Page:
Volcano Facts for Kids

Introduction

Great Hawaiian Island Shield volcanoes
Volcanoes are mountains that are created when molten rock is erupted on the surface of the Earth. Some of the largest mountains on Earth are the Hawiian Islands shield volcanoes.  Thin layers of fluid basalt formed on the seafloor above a persisten hot spot in the middle of the Pacific Ocean.

Mauna Loa one of the most active volcanoes on Earth
The height of shield volcanoes in the oceans are measured from sealevel to their peak.  Volcanoes on land are measured from their base to their peak.  Mauna Loa is an enormous volcano that covers half the Island of Hawaii. The height of Mauna Loa is listed as 4 km (13,100 ft) high when its height is listed in books and on maps. Measure from sealevel to Mauna Loa's peak the great mountain is 5 km (16,400 ft) high. Mauna Loa is so heavy the base of the volcano forms a bowl shape that sinks below the seafloor another 8 km (26, 200 ft). Measured from its base on the seafloor to its summit. Mauna Loa is at 17 km (55,700 ft) high. 

Vent of a volcano
The term volcano can also refer to the opening or vent through which molten rock and gases are expelled. The type and amount of gases contained in the magma, molten rock, helps determine the shape and size of a volcano.

Igneous rocks 
Igneous rocks were once molten rock in the upper mantle and crust of the Earth. The molten rock  cooled and solidified underground or above ground. All volcanic rocks form during a volcanic eruption that creates lava flows or is blown into the air. 

Lava rocks are volcanic rocks that flowed out of the vent of a volcano in a lava flow. Tephra rocks were blown out of a volcano and were airborne for a period of time.

Hawaiian volcanoes

Persistent hot spot create shield volcanoes
The Hawaiian Islands have been built over a persistent hot spot in the middle of the Pacific Ocean. Molten magma from the upper mantle erupts on the ocean floor forming countless layers of basalt lava. The fluid lava forms a shield volcano. Shield volcanoes are made entirely of fluid lavas that form a volcano with gently sloping sides resembling a warrior's shield. 

Loihi is a seamount off the coast of Kilauea volcano. Loihi is the newest member of a chain of volcanoes that formed over a hot spot in the middle of the Pacific Ocean. The chain of volcanic seamounts and islands stretches all the way to the North Pacific Ocean where they subduct beneath the North American Plate.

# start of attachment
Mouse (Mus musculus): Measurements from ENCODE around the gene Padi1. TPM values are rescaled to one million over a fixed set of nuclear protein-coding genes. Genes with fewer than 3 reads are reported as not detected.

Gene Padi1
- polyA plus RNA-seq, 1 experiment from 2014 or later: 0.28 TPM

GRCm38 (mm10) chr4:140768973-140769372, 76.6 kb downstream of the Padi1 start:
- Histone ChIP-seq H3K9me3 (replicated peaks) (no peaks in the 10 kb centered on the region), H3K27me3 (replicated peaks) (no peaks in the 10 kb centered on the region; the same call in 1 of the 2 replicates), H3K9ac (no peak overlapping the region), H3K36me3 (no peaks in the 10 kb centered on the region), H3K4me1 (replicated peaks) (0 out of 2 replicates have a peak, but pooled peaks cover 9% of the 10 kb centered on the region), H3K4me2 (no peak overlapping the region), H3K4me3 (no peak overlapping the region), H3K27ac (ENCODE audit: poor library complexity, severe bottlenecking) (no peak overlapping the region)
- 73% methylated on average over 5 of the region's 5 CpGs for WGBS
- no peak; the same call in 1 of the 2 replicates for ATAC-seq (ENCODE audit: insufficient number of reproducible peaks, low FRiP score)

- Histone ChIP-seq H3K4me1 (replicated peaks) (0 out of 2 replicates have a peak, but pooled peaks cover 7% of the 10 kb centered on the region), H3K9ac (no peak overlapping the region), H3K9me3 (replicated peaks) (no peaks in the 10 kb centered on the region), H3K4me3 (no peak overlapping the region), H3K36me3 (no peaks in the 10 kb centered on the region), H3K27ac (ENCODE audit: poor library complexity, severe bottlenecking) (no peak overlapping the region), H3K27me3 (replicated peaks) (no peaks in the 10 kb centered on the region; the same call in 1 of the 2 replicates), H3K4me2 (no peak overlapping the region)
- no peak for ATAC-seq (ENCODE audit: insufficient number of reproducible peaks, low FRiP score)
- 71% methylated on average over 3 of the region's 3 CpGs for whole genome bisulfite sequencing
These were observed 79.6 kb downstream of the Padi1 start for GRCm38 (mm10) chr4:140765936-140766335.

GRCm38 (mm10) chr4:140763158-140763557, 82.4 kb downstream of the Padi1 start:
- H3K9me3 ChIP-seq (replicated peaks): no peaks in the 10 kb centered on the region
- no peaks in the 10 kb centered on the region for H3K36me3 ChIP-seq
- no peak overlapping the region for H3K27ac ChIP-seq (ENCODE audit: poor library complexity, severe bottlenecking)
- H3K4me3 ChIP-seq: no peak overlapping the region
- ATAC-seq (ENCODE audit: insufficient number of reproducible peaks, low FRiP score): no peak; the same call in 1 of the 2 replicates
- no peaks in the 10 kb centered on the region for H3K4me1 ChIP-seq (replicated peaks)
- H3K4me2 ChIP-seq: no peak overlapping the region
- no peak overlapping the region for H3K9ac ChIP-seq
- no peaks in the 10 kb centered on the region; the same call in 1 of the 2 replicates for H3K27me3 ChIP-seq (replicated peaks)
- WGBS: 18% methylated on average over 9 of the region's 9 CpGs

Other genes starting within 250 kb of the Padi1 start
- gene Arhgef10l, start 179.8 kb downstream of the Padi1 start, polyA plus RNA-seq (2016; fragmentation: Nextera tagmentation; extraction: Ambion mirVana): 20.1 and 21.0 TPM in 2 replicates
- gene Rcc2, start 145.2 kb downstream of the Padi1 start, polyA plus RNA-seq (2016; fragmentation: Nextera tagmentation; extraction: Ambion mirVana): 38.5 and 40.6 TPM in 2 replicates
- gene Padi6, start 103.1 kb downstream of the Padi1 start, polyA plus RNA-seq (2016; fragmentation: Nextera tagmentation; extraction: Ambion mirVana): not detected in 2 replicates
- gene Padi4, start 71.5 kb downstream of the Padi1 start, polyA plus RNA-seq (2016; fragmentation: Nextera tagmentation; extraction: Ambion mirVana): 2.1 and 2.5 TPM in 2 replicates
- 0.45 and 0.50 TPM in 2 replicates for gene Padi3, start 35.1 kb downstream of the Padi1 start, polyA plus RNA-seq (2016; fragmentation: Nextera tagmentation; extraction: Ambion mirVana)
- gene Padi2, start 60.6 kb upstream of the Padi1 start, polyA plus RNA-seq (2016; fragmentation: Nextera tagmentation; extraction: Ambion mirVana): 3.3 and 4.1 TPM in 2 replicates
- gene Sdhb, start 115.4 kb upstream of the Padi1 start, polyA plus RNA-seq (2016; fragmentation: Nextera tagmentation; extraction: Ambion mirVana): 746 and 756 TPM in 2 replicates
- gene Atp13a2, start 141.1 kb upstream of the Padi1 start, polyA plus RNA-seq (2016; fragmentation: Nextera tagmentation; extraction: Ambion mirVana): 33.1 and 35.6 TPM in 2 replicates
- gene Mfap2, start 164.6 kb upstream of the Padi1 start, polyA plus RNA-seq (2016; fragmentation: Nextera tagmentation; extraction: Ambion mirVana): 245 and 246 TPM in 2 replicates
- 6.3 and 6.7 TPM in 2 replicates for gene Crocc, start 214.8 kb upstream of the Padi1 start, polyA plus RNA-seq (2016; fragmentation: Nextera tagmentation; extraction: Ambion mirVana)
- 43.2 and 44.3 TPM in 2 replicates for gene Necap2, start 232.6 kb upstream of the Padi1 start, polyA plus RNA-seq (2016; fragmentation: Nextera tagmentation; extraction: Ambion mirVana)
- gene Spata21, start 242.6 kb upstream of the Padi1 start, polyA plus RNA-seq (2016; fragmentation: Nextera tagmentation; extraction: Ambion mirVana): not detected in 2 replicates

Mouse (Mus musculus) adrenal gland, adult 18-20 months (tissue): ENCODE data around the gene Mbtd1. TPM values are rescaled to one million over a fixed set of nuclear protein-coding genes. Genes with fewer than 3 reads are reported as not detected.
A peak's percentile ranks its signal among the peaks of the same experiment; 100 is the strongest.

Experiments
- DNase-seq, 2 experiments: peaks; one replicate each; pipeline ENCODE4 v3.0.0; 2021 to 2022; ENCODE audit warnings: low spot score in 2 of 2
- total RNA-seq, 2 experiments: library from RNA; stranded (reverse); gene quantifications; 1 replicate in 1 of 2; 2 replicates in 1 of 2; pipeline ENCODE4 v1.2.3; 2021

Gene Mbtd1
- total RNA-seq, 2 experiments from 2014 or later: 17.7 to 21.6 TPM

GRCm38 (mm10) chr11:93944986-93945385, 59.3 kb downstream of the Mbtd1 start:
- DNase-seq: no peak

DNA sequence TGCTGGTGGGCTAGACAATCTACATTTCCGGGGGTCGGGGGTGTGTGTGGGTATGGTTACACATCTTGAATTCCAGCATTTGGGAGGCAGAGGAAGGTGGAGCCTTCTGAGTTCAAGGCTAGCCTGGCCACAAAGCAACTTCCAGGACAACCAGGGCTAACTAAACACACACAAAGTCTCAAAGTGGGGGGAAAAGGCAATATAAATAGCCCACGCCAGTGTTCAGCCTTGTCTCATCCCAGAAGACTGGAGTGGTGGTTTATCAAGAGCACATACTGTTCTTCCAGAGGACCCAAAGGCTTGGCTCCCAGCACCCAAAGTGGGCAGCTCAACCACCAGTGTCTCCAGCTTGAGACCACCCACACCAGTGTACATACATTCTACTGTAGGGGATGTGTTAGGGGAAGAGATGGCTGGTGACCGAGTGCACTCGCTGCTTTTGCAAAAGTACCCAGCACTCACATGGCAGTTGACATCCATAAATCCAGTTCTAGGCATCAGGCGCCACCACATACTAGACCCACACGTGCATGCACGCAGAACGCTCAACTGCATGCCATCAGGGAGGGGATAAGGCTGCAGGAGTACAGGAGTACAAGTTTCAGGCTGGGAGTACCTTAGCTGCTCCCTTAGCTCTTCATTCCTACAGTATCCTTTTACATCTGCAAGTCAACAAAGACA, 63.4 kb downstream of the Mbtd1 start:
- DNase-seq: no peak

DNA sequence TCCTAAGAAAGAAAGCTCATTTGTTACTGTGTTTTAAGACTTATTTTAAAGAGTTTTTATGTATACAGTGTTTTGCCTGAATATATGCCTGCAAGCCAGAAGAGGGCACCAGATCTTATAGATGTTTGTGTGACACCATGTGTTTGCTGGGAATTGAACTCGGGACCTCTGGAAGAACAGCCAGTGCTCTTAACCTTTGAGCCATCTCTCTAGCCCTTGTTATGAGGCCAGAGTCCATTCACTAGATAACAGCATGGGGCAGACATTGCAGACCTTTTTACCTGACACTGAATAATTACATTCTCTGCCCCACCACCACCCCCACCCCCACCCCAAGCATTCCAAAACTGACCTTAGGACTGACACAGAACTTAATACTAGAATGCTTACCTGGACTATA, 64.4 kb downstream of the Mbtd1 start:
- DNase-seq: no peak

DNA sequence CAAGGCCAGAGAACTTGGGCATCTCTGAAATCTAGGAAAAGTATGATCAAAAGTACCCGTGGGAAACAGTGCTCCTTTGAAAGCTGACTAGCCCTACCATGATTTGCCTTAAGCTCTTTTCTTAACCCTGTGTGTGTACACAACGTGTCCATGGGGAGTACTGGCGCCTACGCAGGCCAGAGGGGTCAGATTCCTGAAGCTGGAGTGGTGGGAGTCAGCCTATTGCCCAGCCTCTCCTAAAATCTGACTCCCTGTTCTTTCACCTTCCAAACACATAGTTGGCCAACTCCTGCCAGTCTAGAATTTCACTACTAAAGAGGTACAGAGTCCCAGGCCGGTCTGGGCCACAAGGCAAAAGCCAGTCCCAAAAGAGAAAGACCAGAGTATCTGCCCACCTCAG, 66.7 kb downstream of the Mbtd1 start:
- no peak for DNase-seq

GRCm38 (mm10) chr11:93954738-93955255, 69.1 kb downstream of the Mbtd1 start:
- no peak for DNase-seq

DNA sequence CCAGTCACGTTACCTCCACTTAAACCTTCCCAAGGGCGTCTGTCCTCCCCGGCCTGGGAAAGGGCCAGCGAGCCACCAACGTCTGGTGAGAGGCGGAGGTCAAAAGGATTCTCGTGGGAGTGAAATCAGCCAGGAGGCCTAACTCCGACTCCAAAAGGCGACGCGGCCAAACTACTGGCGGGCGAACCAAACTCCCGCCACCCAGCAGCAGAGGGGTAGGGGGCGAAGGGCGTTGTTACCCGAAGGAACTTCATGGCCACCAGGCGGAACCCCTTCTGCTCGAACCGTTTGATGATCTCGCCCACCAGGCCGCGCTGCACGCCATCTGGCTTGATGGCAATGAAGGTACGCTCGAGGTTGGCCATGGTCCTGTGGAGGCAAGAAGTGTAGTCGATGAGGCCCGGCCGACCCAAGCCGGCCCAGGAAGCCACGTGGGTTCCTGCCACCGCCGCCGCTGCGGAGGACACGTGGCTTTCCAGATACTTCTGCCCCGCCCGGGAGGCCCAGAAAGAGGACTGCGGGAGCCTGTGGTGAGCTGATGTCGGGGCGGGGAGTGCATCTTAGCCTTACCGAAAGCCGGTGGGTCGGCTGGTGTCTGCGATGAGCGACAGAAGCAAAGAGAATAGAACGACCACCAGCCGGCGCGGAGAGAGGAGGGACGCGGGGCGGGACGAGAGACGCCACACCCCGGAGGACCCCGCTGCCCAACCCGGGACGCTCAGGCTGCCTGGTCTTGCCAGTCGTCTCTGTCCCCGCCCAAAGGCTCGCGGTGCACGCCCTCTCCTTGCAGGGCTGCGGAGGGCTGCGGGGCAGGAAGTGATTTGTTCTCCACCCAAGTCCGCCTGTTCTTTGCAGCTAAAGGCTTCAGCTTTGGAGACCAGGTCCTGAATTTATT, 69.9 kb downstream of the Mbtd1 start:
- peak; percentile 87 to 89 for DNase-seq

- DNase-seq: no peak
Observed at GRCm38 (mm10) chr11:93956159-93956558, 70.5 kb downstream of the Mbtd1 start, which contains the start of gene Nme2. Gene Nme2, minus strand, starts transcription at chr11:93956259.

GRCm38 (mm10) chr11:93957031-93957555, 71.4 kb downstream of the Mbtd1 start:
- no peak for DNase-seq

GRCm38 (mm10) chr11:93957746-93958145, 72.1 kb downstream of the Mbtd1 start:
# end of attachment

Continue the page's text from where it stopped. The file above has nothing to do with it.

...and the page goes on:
Mount Saint Helens a stratovolcano in the Cascade Mountains of North America USGS

stratovolcanoes

Formation of stratovolcanoes
Stratovolcanoes form on the continental side of subduction zones, which are areas where an oceanic plate is subducting beneath a continental plate. Stratovolcanoes form an arc of volcanoes on land. They can also form an arc of volcanic islands. The distance that separates each volcano from others in the chain is approximately ten kilometers. Arcs of stratovolcanoes surround the Pacific Ocean on the landward side of subduction zones. 

Melting ocean crust
The water-soaked oceanic crust subducting beneath the continental crust in a subduction zone begins to melt at a depth of  100 to 250 km. Melting oceanic crusts creates plutons filled with molten rock. Recent scientific experiments suggest that the water-soaked basalt in the oceanic crust turns into andesite. Andesite is the principal rock erupted by stratovolcanoes. 

Cinder cones

Small cone shaped volcanoes 
Cinder cones are the simplest and most common type of volcano. Cinder cones are small cone shaped volcanoes with a crater at the top. They are usually less than 300 meters tall. The pyroclastic material on cinder cones originates from a single vent.  Cinders can be any size although they are usually small rough round balls of cooled lava about the size of a walnut. 

How a cinder cone forms
A cinder cone forms when a vent in the ground opens and pyroclastic material erupts into the air. The pyroclastic rocks pile up around the vent forming a mound of cinders. As the cinder cone grows, the sides become very steep.

The cinders near the crater form avalanches that flow down the side of the volcano carrying the cinders downward enlarging the base of the volcano. The avalanches form a steep-sided cone-shaped volcano with a crater at the top when the volcano becomes extinct.

Volcanoes are fascinating because all the rocks that make up large and small volcanoes were molten rock. Chapter in this book includes information on major types of volcanoes, different types of eruptions, and volcanic rocks produced by the volcanoes. Myrna

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Ocean Volcanoes

Dacite domes
Volcanic domes are small volcanoes composed of silica-rich lava that can reach sizes of 25 km3. Dacite domes often form in calderas or on the flanks of large stratovolcanoes. The lava oozes out of a vent like cold tar and covers the vent with a mass of rock.